www.twilightzoning.org

affordabullshit

Affordable for Who? Inclusionary Zoning Must Be Fixed!

The number one priority of the 20-year DC Comprehensive Plan is to preserve and protect inclusive affordability in the City.

—> Take 5 minutes & SEND A NOTE to City officials <—

The implementation of Inclusionary Zoning (IZ), one of DC’s affordable housing programs, was to help meet the goal of inclusivity as DC’s growth machine charges forward driving up housing costs and expenses.

That is, per the IZ rules, when developers construct any new building (over 10 units) — rental or condo — they are required to build residential space dedicated as “affordable” IZ units.

In concept, the IZ requirement is good, but the results since 2009 have been unspectacular due to disengenuous defintions of “affordability” as found within the IZ rules — rules which we must seek to change.

—> Take 5 minutes & SEND A NOTE to City officials <—

Passed as law in 2006, and implemented starting in 2009, IZ largely produces so-called “affordable” housing units set at 80% of the Area Median Income.  The AMI for the DMV area is now $109,000 a year!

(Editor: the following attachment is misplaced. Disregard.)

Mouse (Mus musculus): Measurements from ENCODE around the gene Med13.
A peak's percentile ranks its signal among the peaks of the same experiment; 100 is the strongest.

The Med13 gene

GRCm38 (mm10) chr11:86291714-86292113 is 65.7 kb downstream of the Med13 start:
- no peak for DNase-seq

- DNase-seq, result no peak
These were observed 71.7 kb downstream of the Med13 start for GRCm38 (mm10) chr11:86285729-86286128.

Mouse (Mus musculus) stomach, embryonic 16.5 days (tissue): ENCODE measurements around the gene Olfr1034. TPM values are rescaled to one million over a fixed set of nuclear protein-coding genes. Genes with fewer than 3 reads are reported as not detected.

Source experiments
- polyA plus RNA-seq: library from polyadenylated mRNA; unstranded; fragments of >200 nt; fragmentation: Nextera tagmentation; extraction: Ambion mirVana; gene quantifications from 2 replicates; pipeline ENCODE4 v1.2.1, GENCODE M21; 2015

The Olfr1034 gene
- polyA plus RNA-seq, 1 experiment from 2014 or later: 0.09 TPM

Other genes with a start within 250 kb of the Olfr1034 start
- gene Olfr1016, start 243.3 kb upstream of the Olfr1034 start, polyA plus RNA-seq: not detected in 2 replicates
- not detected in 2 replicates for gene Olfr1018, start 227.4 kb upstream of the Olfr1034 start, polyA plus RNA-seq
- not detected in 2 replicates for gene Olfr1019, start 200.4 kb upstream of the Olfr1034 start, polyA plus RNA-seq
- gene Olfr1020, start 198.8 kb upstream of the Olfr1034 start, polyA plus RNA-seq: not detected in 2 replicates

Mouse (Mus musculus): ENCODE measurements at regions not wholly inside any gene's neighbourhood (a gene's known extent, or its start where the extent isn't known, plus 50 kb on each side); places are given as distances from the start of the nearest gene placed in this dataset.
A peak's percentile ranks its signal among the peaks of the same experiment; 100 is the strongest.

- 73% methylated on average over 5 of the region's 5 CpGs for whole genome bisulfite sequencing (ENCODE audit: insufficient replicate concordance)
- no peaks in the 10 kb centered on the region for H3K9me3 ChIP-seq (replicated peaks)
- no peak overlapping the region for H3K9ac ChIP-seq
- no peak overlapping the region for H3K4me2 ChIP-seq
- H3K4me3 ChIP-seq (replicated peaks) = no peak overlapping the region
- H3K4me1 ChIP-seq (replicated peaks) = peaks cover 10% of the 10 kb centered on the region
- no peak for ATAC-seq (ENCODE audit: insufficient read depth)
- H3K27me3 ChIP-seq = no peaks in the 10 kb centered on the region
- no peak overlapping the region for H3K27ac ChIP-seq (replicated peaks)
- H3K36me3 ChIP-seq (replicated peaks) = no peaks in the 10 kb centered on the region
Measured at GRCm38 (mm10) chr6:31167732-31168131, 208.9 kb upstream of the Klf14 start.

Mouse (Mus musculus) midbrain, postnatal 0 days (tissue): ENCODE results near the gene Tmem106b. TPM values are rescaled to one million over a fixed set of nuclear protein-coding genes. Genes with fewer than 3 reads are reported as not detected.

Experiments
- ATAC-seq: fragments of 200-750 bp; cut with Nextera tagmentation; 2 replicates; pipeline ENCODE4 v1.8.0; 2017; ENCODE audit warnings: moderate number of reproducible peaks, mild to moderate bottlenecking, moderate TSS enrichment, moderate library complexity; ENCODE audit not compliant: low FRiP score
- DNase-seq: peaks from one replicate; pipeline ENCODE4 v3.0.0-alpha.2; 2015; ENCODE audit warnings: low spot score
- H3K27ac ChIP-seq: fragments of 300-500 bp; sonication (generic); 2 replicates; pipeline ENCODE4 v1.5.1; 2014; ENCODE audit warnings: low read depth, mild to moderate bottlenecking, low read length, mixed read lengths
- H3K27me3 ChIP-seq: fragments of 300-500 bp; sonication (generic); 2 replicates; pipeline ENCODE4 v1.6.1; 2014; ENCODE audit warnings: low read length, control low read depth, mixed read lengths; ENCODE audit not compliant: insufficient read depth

This means, if you currently live in the District of Columbia, are single, and make $60,000 a year you can qualify for an “affordable” studio/one-bedroom thanks to the DC Inclusionary Zoning program.

Also, the IZ requirement comes with a big carrot — Bonus Density!

This means developers get to build bigger buildings to create more “market-rate” luxury units to, as they say, “offset” costs associated with the IZ requirement (To compensate developers, they are allowed to build about 20% more luxury or “market-rate” housing).

—> Take 5 minutes & SEND A NOTE to City officials <—

As an example, lets say a developer wants to build a 5-story rental apartment with 100 units made of stick all of equal size. For the developer to fulfill the current mandatory IZ units in this new building, they are required to market only 8 units as “affordable” out of the 100 units constructed, and then they can market these 8 units to singles making 80% of the AMI (those making $60,000 a year).